Reviewed by Glenn Erickson
Mikey and Nicky is an interesting minimalist character study of two low-rent
hoods on a particularly fateful Manhattan night. The making of the film became much bigger news
than the final product as director Elaine May ran up huge production bills and kept shooting
for a record time while working out finer points of mobster psychology with her two stars, Peter
Falk and John Cassavetes. The amazing thing is that the film is neither bad or misconceived.
It plays very well for a movie that should have been shot in five weeks with a skeleton crew.
Nicky (John Cassavetes) is holed up in a cheap hotel room, hiding from his mob boss
Dave Resnick (Sanford Meisner) because he's been caught stealing money. He calls his only trusted
friend, childhood pal and fellow wise guy Mikey (Peter Falk) to somehow spirit him out of the city
before Resnick's hit men can find him. They don't get very far, as Nicky is so paranoid he suspects
his old buddy has turned him in; they drift from bars to cafes and drop in on casual girlfriends
and Nicky's estranged wife Jan (Joyce Van Patten). Instead of hiding or running they wander
the empty streets, making themselves open targets for Resnick's hired killer, Kinney (Ned Beatty).
The seventies' run of director-fueled American art films was already coming to a close when Elaine
May spent a ton of Paramount's money making Mikey and Nicky; Jaws had pointed the way
to the future: Audience-friendly event movies about upbeat adventure and technical showmanship.
Elaine May's gritty gangster saga
is more like Odd Man Out or The Friends of Eddie Coyle in its depiction of a pair of
grubby losers involved in sordid goings-on. It all takes place in one night as sort of a wise guy's
American Graffiti. The protagonists are their own worst enemies. Nicky is not only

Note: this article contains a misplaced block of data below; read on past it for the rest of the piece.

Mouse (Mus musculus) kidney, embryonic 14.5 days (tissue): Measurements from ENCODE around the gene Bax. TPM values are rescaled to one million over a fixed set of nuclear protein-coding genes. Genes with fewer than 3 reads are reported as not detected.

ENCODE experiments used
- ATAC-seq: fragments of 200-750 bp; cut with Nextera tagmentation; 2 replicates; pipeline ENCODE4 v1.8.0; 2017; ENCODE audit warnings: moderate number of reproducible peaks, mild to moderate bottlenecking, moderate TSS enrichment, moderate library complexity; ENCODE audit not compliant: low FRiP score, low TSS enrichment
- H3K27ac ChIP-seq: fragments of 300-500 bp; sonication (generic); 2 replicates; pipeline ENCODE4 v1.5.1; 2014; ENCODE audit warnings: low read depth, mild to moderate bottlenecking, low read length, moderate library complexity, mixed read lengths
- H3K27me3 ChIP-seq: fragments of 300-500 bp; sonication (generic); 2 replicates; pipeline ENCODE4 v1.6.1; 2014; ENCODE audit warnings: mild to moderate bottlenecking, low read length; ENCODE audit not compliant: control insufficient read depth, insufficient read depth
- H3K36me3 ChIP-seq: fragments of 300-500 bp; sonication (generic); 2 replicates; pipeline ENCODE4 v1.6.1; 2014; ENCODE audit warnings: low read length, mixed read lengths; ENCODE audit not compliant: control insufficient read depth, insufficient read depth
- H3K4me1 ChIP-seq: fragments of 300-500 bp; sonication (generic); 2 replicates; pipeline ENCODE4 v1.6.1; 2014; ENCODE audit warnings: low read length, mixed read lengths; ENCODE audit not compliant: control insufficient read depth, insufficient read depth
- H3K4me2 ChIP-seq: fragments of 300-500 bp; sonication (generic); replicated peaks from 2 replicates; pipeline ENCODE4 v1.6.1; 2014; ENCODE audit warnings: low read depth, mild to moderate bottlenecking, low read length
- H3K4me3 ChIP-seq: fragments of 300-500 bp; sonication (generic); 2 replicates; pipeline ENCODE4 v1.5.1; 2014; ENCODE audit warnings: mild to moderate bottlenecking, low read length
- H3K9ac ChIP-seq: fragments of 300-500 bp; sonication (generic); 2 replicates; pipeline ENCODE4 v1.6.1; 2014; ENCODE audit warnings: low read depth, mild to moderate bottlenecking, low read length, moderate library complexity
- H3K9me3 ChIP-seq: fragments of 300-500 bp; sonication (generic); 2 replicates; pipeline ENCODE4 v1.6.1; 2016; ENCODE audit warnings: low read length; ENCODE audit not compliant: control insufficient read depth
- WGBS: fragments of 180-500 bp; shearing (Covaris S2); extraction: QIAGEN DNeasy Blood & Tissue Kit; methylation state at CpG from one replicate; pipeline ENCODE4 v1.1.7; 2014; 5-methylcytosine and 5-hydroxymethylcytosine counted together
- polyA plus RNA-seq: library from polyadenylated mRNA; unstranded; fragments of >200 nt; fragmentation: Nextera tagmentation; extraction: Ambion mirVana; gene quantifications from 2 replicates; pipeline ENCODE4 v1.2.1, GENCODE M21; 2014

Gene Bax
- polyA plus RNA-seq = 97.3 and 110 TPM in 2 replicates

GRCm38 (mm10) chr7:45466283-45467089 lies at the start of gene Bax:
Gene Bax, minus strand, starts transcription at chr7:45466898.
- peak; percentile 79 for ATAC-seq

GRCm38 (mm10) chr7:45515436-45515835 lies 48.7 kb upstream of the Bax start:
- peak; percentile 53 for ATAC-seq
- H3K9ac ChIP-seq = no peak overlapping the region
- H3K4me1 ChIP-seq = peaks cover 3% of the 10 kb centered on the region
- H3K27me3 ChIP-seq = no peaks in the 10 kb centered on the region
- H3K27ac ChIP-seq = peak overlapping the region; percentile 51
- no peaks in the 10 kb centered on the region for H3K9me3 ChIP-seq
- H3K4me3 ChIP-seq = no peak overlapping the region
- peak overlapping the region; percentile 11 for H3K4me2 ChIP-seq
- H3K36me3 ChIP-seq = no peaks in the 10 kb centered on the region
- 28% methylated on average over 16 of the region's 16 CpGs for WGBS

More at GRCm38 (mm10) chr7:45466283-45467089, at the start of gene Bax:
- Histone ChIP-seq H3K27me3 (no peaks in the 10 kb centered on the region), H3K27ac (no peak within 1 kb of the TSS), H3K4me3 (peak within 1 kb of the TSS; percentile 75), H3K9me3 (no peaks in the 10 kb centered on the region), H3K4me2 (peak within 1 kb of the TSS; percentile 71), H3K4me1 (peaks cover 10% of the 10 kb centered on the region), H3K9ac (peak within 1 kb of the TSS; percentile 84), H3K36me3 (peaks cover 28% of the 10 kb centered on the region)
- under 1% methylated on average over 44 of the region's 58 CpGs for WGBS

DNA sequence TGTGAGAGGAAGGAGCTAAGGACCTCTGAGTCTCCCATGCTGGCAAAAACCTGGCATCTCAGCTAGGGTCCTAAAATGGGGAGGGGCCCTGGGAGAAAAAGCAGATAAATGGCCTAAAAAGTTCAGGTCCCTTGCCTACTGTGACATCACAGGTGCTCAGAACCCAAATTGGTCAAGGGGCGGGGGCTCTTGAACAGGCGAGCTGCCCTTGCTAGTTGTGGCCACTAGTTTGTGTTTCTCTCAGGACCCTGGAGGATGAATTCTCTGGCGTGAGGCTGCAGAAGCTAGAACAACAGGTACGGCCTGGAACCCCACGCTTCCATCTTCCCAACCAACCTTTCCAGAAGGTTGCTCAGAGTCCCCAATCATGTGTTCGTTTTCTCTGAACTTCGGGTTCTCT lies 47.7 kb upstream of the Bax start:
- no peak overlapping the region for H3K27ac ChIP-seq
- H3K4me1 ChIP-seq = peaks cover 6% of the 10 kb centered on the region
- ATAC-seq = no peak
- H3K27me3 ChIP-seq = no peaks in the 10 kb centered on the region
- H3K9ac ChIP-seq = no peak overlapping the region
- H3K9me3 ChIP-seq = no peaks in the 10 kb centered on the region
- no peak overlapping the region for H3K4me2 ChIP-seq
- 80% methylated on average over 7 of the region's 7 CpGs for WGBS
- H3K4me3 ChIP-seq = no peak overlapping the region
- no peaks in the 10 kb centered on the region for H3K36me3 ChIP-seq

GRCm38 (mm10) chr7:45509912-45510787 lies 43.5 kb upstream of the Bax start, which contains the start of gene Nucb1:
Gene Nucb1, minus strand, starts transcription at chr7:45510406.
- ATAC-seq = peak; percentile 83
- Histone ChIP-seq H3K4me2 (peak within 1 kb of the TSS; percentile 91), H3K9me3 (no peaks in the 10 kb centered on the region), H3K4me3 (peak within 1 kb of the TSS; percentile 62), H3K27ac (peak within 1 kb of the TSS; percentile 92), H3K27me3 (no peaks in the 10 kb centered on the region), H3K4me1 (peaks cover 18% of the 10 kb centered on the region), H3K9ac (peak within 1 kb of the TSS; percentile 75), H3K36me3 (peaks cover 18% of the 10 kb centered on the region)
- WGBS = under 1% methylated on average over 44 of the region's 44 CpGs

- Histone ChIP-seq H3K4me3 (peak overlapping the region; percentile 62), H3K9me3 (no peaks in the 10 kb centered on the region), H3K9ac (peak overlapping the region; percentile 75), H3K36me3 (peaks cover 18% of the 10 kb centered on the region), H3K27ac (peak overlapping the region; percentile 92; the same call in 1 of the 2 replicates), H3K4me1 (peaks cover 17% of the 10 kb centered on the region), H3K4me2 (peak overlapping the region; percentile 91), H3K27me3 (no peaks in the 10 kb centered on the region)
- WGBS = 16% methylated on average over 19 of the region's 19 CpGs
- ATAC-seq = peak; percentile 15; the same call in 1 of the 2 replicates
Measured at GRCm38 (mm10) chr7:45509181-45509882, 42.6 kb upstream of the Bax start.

paranoid, he's spitefully contemptous of everyone around. Mikey receives friendly treatment only
to the extent that he goes along with Nicky's every foolish wish. For his part, Mikey reveals his
own distrust and resentment of his best friend, who hasn't shared his good times with Resnick or
recommended MIkey for any good jobs.
Nicky is the least trustworthy of the two, but Mikey and Nicky makes no such distinctions, as
Mikey is only marginally less eager to take advantage of people. What they really are is infantile;
Nicky especially seems to think that being a hood allows him to be selfish at all times, including
claiming the right to doublecross his dangerous bosses in the mob. They're exactly what you'd expect
in the lower ranks of organized crime.
The film is completely character-driven and its best aspect is the acting. Falk is
convincing as a nervous pal trying to get his buddy to do the smart thing, and Cassavetes' frantic
punk jumps to new levels of paranoid aggression every time he gets stressed out. Steering
away from the high-falutin' allegory of Odd Man Out, Elaine May's story lets the two stagger
through the mean streets but never suggests that they represent anything beyond their own
A frequent remark about Mikey and Nicky is that it looks like a Cassavetes picture. If